When this panel was offered for auction at the Helbing gallery in Munich in 1919 it was catalogued as a painting “in the manner of Taddeo Gaddi”. This attribution was modified by Perkins in 1924, who published the panel in Rassegna d’Arte Senese as a work by Luca di Tommè. The attribution has not been questioned since that time, but the date of the panel has been the subject of debate.
Luca di Tommè was one of the leading Sienese masters of the late 14th century. His name appears in a series of documents in Siena where he is recorded as a member of the painters’ confraternity in 1356. Di Tommè worked with painters such as Niccolò di Ser Sozzo, with whom he signed a polyptych now in the Pinacoteca Nazionale, Siena. The last written reference to the artist dates from 1389 and refers to a payment for an altarpiece in the Calzolai chapel in the Duomo in Siena.
The present painting was part of the predella of an altarpiece. In 1963 Meiss identified the central panel as a Crucifixion now in the Fine Arts Museum in San Francisco. In order to establish this connection Meiss studied details such as the decoration of the gold haloes and the decorative borders, in addition to more general stylistic characteristics. In 1979 Cristina de Benedictis proposed two further scenes for this predella, The Nativity and The Presentation (both private collections) but without including any photographic material in her text that could demonstrate the validity of her suggestions. The first photographic reconstruction of the predella was made by Gaudenz Freuler for the catalogue of the exhibition Manifestatori delle Cose Miracolose, in which the present painting was included. In addition, Freuler suggested subjects such as the Rest on the Flight into Egypt and The Massacre of the Innocents for the panels that would hypothetically have terminated the predella at the right end.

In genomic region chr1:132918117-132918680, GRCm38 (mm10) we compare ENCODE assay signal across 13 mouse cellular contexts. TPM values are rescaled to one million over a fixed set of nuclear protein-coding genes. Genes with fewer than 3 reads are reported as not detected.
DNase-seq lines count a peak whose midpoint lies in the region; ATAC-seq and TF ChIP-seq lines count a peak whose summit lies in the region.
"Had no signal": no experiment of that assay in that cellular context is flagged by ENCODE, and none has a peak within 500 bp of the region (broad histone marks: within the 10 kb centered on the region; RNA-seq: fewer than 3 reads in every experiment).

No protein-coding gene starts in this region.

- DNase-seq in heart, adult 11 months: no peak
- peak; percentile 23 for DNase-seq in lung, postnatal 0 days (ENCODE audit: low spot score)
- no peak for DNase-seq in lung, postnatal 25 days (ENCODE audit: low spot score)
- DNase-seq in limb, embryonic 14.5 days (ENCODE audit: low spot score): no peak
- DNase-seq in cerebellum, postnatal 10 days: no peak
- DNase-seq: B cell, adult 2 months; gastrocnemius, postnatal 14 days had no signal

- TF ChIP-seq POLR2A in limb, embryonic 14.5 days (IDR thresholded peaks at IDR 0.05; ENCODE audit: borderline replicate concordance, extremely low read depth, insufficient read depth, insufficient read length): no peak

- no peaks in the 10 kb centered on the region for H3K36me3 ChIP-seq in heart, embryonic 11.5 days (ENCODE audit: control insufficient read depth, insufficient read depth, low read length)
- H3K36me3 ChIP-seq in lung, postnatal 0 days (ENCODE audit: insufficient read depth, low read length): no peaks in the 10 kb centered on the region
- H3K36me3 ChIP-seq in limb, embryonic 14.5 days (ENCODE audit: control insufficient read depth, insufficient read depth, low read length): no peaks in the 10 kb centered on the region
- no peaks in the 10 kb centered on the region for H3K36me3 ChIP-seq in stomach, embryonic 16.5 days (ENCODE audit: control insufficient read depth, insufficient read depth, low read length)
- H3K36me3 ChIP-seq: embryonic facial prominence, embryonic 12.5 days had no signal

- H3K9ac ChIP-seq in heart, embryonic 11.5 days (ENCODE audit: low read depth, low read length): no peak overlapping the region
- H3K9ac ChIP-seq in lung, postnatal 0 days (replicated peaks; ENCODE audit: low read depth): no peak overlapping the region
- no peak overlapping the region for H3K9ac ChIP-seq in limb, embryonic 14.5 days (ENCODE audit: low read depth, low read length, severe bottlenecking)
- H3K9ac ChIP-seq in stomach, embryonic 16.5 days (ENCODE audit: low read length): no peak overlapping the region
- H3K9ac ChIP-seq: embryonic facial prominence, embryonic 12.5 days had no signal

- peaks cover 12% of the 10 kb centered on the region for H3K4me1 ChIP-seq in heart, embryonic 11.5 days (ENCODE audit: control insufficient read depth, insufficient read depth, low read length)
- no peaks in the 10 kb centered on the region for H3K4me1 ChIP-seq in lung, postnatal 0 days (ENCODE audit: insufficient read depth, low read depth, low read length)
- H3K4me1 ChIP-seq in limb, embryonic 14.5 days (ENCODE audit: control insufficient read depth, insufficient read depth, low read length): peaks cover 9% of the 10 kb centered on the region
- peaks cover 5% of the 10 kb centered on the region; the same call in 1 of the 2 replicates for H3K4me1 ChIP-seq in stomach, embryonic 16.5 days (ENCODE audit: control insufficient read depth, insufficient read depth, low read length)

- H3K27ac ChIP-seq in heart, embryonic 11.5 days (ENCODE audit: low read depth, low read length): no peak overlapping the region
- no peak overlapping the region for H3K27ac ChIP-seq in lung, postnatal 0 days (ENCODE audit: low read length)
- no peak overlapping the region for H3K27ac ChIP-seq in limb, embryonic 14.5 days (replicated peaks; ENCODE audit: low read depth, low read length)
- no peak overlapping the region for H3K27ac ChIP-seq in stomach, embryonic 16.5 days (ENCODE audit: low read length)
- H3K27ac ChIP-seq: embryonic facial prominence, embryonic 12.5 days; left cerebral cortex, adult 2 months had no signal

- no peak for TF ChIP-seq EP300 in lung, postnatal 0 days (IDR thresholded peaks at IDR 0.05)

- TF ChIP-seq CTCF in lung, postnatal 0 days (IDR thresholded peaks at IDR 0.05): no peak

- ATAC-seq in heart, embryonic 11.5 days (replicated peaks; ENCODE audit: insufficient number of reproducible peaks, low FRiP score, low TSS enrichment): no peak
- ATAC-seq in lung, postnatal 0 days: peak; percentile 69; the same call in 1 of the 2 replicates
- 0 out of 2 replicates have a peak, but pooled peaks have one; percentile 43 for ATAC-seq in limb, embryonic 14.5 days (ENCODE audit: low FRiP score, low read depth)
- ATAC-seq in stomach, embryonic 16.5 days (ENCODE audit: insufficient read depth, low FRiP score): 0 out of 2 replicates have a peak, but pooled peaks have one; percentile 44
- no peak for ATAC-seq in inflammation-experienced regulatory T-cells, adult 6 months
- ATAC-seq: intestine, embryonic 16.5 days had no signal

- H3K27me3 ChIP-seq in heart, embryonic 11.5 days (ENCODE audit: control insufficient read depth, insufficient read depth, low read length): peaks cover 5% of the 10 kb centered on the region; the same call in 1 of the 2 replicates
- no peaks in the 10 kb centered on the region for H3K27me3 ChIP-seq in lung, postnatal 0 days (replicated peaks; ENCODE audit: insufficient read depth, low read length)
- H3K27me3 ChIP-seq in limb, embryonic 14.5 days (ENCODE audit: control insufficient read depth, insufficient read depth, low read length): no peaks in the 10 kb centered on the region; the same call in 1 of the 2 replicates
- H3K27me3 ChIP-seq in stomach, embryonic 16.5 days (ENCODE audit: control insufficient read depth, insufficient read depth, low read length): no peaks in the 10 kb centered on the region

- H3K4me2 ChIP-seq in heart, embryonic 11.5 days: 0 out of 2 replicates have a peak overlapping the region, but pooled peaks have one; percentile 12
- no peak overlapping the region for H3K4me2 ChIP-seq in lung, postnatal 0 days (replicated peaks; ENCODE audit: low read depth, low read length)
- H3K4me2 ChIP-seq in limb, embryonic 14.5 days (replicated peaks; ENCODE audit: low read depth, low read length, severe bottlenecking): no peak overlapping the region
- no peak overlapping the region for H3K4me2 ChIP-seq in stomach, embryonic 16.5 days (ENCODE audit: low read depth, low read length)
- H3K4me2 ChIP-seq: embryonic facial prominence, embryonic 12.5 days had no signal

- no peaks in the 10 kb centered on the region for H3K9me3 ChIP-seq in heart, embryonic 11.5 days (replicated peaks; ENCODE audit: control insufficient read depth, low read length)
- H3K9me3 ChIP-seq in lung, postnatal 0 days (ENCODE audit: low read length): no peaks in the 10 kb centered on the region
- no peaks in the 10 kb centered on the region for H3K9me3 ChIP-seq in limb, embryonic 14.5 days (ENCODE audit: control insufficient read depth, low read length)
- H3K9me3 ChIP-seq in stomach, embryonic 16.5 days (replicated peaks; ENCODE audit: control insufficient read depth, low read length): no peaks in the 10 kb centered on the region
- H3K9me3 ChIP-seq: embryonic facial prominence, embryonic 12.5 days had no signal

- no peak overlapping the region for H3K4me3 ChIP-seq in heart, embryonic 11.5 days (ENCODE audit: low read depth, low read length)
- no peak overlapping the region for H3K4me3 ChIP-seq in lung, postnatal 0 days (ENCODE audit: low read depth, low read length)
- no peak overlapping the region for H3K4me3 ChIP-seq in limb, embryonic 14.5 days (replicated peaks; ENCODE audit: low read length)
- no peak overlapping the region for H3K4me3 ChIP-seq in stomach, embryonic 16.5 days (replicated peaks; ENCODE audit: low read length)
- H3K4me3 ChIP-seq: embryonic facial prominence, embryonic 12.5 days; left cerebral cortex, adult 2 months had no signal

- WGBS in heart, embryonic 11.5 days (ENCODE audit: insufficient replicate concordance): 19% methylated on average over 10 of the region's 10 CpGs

Luca di Tommè filled almost the entire pictorial space and only used gold for the background, the haloes, details of clothing and the crowns of the Magi. The Virgin is presented in an unusual pose, seated as a Virgin of Humility on a large cushion and holding out the blessing Infant Christ to the elderly Melchior, who has placed his crown on the ground as a mark of respect. The structure of the stable is also interesting, taking the form of a precisely carved out cave whose entrance is protected by a small sloping roof. In the opening the artist placed an unusual figure of Saint Joseph who takes part in the scene by holding Melchior’s gift, which he examines carefully. Caspar and Balthasar on the left with two camels and their drivers behind them, together with the two angels on the right complete this attractive Adoration of the Magi, which is based on a composition by Pietro Lorenzetti.